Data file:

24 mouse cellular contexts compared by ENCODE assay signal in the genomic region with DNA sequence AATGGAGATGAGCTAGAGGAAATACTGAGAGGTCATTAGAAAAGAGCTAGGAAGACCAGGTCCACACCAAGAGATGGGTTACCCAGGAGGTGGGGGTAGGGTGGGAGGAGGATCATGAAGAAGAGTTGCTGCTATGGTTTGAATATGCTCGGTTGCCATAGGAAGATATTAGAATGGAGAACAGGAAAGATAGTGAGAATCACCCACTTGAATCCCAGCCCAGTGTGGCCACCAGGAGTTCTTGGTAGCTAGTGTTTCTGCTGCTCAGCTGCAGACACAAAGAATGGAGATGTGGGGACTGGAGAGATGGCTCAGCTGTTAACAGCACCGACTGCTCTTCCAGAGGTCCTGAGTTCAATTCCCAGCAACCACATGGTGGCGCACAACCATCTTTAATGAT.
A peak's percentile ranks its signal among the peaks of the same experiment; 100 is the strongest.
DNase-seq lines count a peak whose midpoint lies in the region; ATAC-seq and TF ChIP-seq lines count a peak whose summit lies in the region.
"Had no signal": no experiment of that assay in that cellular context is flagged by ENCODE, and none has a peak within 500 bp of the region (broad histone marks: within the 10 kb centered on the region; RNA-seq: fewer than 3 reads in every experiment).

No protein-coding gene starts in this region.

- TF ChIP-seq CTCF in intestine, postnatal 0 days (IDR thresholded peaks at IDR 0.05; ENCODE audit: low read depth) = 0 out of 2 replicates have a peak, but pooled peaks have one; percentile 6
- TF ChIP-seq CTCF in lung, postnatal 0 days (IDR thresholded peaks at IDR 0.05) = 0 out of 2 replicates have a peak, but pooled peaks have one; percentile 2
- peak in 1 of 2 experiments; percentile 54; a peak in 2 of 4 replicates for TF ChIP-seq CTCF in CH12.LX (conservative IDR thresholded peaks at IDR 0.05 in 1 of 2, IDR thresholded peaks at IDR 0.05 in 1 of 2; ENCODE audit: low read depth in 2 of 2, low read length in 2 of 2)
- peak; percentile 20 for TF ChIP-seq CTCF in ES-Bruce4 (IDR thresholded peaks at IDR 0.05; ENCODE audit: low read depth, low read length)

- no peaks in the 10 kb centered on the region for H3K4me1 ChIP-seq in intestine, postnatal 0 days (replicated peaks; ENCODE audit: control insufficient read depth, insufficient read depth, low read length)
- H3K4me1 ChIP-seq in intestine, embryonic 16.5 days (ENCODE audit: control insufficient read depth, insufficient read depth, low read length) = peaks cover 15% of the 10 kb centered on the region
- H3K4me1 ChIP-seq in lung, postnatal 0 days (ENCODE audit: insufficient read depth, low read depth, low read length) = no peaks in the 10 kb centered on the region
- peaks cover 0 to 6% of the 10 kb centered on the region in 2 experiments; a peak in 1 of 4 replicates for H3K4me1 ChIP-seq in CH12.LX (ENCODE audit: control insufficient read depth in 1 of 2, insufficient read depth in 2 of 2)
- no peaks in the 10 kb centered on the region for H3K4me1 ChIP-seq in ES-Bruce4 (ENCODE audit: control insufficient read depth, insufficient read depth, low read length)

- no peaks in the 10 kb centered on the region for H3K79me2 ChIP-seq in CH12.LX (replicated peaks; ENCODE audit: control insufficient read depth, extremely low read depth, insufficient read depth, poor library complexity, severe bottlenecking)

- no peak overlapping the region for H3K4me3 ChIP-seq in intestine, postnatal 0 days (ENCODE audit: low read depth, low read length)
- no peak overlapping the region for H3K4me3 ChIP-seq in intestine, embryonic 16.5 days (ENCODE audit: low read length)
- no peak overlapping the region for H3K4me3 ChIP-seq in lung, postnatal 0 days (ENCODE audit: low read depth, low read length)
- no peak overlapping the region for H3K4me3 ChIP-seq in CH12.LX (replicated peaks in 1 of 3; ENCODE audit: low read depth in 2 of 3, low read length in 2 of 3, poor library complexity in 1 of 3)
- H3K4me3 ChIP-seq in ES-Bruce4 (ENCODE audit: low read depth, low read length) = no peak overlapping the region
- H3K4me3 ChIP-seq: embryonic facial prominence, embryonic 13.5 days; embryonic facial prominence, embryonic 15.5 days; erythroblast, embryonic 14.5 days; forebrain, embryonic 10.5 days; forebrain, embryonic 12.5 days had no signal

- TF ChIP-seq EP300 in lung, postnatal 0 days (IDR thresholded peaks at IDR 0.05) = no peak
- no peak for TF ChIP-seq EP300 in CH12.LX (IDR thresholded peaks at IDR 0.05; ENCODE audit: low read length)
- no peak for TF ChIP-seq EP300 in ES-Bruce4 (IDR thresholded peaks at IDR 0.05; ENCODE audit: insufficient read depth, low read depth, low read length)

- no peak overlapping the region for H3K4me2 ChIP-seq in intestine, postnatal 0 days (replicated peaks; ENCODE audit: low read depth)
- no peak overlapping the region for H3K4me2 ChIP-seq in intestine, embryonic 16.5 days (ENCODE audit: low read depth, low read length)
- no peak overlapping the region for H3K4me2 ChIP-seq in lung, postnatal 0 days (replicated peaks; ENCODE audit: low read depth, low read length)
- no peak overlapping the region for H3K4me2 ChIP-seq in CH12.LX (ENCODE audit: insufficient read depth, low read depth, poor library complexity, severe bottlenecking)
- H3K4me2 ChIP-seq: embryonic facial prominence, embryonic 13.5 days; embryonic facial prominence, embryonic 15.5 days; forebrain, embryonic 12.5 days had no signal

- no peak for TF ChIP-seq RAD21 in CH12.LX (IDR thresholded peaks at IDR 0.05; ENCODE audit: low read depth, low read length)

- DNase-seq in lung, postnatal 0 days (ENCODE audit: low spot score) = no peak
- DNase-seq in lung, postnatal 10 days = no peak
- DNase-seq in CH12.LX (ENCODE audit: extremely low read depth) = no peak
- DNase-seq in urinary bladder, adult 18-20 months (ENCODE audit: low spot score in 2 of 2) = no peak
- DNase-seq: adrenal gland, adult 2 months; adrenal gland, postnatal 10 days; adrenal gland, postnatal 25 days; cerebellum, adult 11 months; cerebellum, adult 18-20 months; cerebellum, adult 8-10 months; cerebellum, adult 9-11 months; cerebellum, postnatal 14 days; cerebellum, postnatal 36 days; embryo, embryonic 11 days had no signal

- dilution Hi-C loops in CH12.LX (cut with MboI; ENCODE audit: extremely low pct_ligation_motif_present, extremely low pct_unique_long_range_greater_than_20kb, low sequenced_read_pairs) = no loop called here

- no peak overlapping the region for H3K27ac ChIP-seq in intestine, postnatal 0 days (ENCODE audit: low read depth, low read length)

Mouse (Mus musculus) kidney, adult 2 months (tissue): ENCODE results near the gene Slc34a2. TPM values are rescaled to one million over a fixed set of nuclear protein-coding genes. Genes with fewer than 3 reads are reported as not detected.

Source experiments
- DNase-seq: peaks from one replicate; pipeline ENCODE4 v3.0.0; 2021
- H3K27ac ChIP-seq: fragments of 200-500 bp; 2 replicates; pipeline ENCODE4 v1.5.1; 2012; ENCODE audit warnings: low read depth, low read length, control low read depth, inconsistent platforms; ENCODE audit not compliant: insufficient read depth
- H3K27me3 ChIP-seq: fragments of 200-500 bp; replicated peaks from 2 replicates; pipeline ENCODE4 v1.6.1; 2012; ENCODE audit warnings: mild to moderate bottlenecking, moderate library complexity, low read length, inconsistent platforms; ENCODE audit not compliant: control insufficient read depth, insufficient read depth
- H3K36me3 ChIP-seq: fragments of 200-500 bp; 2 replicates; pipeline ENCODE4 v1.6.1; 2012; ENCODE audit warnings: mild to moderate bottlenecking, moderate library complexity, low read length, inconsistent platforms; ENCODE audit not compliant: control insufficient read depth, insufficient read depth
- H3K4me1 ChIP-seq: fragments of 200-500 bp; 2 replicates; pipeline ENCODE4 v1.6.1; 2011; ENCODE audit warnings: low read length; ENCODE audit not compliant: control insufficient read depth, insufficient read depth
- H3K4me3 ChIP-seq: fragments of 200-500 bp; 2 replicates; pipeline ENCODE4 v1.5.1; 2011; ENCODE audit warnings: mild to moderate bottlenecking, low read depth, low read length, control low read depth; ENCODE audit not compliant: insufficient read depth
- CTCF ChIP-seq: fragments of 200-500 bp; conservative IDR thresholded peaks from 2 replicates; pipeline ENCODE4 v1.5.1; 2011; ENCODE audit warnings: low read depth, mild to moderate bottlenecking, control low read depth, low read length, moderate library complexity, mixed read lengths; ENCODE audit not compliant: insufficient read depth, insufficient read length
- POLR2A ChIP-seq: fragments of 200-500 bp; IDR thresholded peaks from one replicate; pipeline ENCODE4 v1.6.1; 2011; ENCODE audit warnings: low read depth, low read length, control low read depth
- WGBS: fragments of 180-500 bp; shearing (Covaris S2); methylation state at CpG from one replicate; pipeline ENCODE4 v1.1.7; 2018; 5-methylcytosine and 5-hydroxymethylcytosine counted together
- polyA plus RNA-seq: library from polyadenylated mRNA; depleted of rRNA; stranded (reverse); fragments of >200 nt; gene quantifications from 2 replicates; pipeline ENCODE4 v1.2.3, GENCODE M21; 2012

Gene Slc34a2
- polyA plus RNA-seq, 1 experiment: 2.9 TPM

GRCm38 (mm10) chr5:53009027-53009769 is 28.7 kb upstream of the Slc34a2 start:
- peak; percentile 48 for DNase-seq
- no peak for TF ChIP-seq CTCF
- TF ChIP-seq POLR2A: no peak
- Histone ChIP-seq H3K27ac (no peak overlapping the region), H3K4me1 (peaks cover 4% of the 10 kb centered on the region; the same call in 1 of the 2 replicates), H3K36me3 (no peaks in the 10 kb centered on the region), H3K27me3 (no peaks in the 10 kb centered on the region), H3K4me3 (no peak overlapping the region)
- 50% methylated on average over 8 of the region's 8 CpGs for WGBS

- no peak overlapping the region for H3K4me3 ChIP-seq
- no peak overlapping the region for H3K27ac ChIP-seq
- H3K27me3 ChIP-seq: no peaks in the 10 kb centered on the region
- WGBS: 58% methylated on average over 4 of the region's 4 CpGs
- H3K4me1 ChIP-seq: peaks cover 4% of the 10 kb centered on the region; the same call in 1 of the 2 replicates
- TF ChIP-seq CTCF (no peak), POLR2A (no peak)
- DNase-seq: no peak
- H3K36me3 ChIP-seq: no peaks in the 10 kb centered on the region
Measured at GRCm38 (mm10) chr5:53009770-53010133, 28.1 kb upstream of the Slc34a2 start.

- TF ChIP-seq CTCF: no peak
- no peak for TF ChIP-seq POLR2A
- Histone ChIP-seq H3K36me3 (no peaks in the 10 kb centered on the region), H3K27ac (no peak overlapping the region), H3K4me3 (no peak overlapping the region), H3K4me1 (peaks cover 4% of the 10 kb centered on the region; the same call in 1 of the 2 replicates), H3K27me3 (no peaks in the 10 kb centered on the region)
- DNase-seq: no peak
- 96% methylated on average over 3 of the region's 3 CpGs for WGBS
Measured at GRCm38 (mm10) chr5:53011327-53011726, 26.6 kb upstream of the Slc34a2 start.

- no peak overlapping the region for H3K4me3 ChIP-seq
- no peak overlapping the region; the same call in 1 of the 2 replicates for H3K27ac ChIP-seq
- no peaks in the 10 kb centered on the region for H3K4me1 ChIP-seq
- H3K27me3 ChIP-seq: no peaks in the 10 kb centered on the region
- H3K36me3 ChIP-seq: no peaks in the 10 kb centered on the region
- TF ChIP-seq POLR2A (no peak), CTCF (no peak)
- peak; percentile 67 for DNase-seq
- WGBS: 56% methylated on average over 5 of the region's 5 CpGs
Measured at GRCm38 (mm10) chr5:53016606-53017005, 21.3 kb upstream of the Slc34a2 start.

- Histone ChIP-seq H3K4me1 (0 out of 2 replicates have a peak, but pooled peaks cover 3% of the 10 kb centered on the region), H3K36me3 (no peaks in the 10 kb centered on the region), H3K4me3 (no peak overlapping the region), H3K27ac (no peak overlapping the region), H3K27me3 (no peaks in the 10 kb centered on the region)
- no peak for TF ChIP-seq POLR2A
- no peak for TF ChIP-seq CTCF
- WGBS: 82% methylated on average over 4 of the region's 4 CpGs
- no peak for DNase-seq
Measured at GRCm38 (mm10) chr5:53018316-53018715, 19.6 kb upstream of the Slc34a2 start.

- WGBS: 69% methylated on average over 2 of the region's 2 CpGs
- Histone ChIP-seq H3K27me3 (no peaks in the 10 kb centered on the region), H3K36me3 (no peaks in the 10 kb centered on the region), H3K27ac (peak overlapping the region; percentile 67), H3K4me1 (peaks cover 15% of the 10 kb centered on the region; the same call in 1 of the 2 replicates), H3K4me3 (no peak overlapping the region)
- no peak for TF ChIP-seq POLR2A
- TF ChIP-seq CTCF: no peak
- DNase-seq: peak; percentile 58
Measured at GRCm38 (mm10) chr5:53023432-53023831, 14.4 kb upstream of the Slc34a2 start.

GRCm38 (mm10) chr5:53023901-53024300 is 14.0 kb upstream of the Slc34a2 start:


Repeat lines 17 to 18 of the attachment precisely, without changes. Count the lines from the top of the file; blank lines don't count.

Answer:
- no peak overlapping the region for H3K4me3 ChIP-seq in intestine, embryonic 16.5 days (ENCODE audit: low read length)
- no peak overlapping the region for H3K4me3 ChIP-seq in lung, postnatal 0 days (ENCODE audit: low read depth, low read length)